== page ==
Contemporary information theory has its roots in the development of telephony. During the middle of last century, an engineer at Bell Telephone Laboratories, Dr. Claude E. Shannon, innovated information theory by extending the mathematical observations of Boltzmann, Szilard, von Neumann, and Wiener in the area of physics, quantum mechanics, and particle physics (Weaver, 1949). Dr. Shannon, however, applied the theory to communication technology, introducing entropy to the theory (Nelson, 2002; Weaver, 1949).
Weaver, who worked at the Sloan-Kettering Institute for Cancer Research, adopted Shannon’s technical message transmission observations and adapted them with his understanding of the semantics of a messages meaning (as cited in Nelson, 2002). Shannon and Weaver’s Information and Communication Model details both the components of a message and the requirements of delivery. An example, as it would relate to health care informatics, would be when a nurse charts a patient’s medical history by encoding it via a desktop client application and the same data is viewable by the same nurse at other computer terminals, other nurses, and the treating physician. The data is also stored along the communication pathway for future retrieval and delivery when the patient presented again. Though this example satisfies Shannon, if the intended recipient were blind, the information shown on a computer screen would be meaningless, according to Weaver, and would indicate a limitation to overcome.
Evaluating hospital information systems developed, in part, from the Shannon and Weaver model, Bruce I. Blum (1986) conducted analysis of object (data, information, and knowledge) processing in both hospital and ambulatory care settings. He concluded that system designs should reflect the artificial delineation between these three types of objects and that these systems will benefit practitioners and patients by improving the overall health care process. Blum (1986) called for the “integration of existing systems with medical knowledge and knowledge-based paradigms” (p. 797) in order to have a positive impact on health care delivery in the coming decades.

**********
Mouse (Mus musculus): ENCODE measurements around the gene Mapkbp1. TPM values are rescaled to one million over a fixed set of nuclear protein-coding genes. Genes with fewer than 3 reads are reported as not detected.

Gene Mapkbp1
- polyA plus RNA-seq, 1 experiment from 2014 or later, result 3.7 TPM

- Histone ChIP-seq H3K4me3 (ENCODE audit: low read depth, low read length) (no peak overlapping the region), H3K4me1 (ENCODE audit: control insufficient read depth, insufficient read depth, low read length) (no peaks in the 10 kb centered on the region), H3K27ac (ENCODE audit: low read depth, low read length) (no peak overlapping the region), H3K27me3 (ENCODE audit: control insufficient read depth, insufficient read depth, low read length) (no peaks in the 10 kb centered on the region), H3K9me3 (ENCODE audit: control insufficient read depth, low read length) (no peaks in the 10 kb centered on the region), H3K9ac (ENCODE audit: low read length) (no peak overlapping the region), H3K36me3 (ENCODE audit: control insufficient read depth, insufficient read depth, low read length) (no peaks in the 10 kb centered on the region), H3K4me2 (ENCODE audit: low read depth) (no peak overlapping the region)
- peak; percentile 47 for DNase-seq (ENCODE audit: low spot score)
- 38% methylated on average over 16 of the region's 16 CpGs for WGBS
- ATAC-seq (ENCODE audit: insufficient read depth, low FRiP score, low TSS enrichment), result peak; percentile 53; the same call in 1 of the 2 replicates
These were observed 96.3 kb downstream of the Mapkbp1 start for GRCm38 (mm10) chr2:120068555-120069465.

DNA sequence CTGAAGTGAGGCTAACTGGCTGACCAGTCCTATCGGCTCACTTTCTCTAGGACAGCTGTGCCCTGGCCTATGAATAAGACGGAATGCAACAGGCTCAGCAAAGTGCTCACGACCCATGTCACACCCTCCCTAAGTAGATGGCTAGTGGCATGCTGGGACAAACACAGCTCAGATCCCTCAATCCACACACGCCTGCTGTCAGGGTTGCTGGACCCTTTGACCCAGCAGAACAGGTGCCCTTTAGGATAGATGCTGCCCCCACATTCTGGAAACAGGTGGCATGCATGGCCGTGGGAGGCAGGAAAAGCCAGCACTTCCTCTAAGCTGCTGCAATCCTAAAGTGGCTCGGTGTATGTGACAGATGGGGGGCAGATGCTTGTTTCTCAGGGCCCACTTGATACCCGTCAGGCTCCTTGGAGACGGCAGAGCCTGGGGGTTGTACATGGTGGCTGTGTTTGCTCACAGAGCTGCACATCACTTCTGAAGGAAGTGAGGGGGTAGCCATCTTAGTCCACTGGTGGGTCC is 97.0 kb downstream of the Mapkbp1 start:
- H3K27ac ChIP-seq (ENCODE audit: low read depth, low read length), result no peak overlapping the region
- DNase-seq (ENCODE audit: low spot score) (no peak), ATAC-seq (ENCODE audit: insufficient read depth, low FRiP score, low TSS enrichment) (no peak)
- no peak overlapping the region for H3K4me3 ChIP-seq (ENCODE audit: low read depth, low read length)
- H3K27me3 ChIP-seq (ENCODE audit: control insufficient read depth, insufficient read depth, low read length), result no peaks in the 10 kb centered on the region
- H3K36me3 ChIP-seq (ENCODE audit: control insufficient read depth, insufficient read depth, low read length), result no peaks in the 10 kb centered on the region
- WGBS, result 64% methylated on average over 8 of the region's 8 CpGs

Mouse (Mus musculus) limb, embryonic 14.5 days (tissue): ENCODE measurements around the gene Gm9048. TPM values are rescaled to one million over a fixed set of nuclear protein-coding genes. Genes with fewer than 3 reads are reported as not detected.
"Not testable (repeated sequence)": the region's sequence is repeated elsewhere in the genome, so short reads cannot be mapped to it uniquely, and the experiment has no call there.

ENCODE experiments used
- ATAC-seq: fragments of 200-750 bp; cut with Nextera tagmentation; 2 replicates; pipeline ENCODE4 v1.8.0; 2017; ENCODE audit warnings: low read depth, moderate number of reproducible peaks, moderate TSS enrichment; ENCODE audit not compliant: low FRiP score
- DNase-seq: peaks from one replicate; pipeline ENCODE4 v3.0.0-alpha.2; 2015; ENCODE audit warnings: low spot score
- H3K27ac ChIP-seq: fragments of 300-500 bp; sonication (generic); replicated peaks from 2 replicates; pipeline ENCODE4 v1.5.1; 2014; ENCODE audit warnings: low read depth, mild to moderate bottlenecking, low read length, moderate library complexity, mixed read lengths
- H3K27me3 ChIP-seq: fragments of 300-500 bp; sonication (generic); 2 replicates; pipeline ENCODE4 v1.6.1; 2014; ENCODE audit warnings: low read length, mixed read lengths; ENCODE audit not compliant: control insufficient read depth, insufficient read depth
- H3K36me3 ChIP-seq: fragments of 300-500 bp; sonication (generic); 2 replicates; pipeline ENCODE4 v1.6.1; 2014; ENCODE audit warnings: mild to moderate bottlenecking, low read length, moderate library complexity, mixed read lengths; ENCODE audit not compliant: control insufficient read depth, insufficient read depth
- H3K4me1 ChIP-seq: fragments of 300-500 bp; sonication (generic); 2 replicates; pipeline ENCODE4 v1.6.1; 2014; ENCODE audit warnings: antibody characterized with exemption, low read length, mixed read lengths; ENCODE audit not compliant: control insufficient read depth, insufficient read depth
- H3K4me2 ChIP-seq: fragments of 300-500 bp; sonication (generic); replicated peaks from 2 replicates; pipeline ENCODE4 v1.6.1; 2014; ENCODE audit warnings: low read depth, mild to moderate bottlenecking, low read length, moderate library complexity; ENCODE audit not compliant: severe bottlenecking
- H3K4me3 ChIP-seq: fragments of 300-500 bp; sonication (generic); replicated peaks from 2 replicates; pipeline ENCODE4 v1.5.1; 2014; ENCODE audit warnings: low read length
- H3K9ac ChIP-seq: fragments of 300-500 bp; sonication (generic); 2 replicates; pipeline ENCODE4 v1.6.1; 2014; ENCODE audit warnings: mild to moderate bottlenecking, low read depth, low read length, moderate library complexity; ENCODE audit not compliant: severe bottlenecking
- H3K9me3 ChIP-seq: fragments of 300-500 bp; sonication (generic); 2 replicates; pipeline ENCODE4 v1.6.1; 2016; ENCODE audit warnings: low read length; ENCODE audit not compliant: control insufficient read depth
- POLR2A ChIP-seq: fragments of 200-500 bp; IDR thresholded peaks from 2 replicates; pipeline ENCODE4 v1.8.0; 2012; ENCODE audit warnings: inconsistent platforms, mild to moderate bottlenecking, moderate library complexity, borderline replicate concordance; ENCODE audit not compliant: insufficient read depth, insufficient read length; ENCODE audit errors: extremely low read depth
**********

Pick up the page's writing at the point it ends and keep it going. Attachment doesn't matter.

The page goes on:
Information theory is concerned with the adaptability of a message through a particular channel for optimum transmission. In health informatics, as Blum (1986) points out, information theory can be a benefit by improving “[1)] structure — the capacity of the facilities and the capacity and qualification of the personnel and organization, [2)] process — the changes in the volume, cost and appropriateness of activities, [and 3)] outcome — the change in health care status attributed to the object being evaluated” (p. 794). The major challenges, however, would be initial implementation and acceptance (Blum, 1986).
Blum, B. I. (1986). Clinical information systems. The Western Journal of Medicine, 145(6), 791-797. Retrieved from http://www.ncbi.nlm.nih.gov/pmc/articles/PMC1307152/pdf/ westjmed00160-0055.pdf
Nelson, R. (2002). Major theories supporting health care informatics. In S. P. Englebardt & R. Nelson (Eds.), Health care informatics: An interdisciplinary approach (pp. 3-27). St. Louis, MO: Mosby.
Weaver, W. (1949, September). Recent contributions to the mathematical theory of communication. Retrieved from http://academic.evergreen.edu/a/arunc/compmusic/ weaver/weaver.pdf